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Henry de Bennetot - SunEos



My enterprise project

My enterprise skills

SunEos provides a turnkey contactless environment at any social event. We deliver a system involving RFID wristbands given to event-goers. These are like mini oyster cards securely strapped to your wrist. They supply tablets with pre-loaded event management and payment software to event organizers. We are reduce friction at events with queuing, cash-handling and data - thereby boosting sales.

SunEos officially began in June 2013 on the London Business School campus, yet the idea had been brewing for a while. The inspiration came back in 2011, when I was introduced to the cashless payment system on the Hong Kong subway, the Octopus Card. It had the dual function of being a subway pass and paying for groceries. Impressed by its ease of use, it made me wonder what else this technology could revolutionise. After attending various concerts and festivals over years, Alexis and I were no strangers to losing cash, cards or wallets. These experiences, combined with the common frustration of waiting at bars where it is often a struggle to get a drink, persuaded them to fuse concert ticket, cloakroom token and wallet into one single and simple device securely strapped around the wrist. And so the idea of SunEos was born.

Contingency planning, adapting to change, is the one skill I mainly acquired during my year as an entrepreneur. You need to always plan for the unexpected as a start-up, always look after your budget, your team’s motivation and deal with failures. This is not something you learn as a junior analyst in a large corporation, you tend to mainly focus on learning and not really dealing with all the elements involved in a business.

I have also sharpen my communication and sales skills having to pitch to customers and investors, which was a real challenge as we did not have a big brand to back us.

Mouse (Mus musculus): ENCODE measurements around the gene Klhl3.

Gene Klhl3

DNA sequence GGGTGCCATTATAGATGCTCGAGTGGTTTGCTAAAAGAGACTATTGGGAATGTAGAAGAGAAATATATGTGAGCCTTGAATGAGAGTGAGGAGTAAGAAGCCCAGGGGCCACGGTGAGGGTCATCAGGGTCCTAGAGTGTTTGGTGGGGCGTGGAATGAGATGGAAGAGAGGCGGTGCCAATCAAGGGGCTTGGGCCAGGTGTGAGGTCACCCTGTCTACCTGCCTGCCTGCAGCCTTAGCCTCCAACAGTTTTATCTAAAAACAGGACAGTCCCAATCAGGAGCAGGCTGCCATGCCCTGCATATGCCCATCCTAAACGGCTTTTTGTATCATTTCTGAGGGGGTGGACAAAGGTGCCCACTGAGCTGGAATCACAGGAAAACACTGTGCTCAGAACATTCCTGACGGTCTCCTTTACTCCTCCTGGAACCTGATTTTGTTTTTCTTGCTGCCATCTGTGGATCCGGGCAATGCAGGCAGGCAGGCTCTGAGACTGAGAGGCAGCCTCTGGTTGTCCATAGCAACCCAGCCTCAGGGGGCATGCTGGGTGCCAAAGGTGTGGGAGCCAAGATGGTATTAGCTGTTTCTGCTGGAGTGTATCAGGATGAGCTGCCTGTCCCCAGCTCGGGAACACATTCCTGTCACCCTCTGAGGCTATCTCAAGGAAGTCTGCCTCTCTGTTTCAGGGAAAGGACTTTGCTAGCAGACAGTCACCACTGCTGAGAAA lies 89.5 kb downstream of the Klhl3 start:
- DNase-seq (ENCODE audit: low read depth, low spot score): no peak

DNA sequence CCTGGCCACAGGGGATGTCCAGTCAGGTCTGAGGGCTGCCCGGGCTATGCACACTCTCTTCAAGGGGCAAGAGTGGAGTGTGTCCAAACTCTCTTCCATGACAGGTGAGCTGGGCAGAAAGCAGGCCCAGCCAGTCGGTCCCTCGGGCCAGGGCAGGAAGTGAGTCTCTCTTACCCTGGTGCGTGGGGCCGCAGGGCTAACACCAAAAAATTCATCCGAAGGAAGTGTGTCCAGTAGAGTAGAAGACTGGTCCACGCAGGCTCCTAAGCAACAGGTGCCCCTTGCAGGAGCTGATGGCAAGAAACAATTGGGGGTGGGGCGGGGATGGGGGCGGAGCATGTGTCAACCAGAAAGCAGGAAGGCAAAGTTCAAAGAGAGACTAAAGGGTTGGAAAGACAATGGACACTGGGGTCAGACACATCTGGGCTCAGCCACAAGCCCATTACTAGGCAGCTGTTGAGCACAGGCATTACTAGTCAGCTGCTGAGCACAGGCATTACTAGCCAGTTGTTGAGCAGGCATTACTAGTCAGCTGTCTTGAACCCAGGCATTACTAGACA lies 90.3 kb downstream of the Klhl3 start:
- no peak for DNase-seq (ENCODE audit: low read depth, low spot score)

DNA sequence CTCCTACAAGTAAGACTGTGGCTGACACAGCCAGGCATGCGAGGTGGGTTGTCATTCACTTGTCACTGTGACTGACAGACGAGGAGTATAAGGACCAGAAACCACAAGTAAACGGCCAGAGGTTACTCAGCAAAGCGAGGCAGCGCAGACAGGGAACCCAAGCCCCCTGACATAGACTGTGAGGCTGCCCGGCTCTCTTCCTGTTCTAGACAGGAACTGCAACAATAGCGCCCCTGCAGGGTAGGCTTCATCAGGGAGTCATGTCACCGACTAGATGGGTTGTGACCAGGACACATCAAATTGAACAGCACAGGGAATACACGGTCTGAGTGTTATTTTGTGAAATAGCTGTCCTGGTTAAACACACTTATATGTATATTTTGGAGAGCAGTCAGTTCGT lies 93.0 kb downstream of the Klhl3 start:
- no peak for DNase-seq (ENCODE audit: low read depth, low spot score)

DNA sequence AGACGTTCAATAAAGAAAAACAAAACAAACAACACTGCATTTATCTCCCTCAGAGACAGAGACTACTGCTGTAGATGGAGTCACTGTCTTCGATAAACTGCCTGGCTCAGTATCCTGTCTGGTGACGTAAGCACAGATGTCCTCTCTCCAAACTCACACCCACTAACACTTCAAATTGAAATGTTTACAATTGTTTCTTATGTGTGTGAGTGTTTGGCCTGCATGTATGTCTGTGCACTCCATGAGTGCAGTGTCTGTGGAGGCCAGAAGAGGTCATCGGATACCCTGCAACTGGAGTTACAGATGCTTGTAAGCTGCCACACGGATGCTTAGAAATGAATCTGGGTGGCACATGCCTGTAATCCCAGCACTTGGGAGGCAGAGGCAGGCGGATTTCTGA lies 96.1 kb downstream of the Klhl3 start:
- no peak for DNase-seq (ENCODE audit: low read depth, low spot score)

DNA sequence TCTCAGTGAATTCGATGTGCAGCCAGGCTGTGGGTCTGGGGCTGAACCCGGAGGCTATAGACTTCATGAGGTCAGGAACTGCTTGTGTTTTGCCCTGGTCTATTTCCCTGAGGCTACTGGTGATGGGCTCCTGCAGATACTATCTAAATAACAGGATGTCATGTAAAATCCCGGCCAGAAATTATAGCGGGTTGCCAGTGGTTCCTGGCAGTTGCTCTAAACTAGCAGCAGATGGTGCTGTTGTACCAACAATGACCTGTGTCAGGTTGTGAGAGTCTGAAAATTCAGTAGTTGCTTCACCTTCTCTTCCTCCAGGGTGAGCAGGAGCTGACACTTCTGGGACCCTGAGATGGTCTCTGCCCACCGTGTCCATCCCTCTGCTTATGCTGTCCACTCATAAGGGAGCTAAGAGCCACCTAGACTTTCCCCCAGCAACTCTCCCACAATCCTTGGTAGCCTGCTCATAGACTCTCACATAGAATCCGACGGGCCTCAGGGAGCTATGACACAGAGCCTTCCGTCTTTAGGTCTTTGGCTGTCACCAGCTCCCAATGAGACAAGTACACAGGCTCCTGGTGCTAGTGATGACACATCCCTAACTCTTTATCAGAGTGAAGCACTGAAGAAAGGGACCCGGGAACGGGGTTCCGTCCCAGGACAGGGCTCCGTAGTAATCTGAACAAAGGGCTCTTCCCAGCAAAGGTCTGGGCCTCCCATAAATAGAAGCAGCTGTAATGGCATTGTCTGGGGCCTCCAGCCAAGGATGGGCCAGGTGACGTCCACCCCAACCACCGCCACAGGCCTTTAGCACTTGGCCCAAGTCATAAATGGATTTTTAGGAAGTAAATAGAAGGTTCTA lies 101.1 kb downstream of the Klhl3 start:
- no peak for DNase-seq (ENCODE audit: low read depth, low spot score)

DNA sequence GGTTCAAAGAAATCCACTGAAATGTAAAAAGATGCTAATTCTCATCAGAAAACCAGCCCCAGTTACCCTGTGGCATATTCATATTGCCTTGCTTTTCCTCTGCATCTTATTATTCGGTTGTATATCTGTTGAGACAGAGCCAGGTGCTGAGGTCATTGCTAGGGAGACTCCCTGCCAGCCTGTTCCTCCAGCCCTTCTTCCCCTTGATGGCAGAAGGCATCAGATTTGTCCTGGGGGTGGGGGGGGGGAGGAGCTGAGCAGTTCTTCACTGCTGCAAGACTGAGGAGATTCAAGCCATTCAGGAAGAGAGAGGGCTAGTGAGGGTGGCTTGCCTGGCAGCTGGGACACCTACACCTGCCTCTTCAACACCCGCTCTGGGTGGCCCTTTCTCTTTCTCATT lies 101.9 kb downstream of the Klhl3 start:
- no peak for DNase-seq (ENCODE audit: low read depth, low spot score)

My enterprise support

My enterprise reflections & visions

In my years at Warwick I did not really engage with entrepreneurship, so I cannot really comment on this front.

It would definitely be useful to link up with like-minded entrepreneurs and share valuable tips.

The university can provide a dedicated internship scheme to work in an exciting start-up, it could also provide mentorship between professors and current start-ups from the university.







I learnt that you have to find the right mentors from the beginning to bring you the necessary support to move ahead. The task is enormous and you need to always seek external help when you are stuck as a start-up, any stand-still can be devastating so having the right resources at hand to find solutions is the best way to succeed. In the early days we were lucky as my co-founder and I took part in an incubator with plenty of mentors and we got help on legal matters and sales process, thing we would have taken years to figure out. These shortcuts proved invaluable today.

I would definitely encourage any creative, ambitious and hard worker people to get involved. If you like learning it’s the best way to improve all the skills necessary to work on any job in the future. As a small venture you have to rub your shoulders with each and every piece of the business puzzle, including admin, recruiting and sales.

My plan is to keep guiding SunEos into new exciting waters. We have a very ambitious plan to get involved with universities and crowded environments.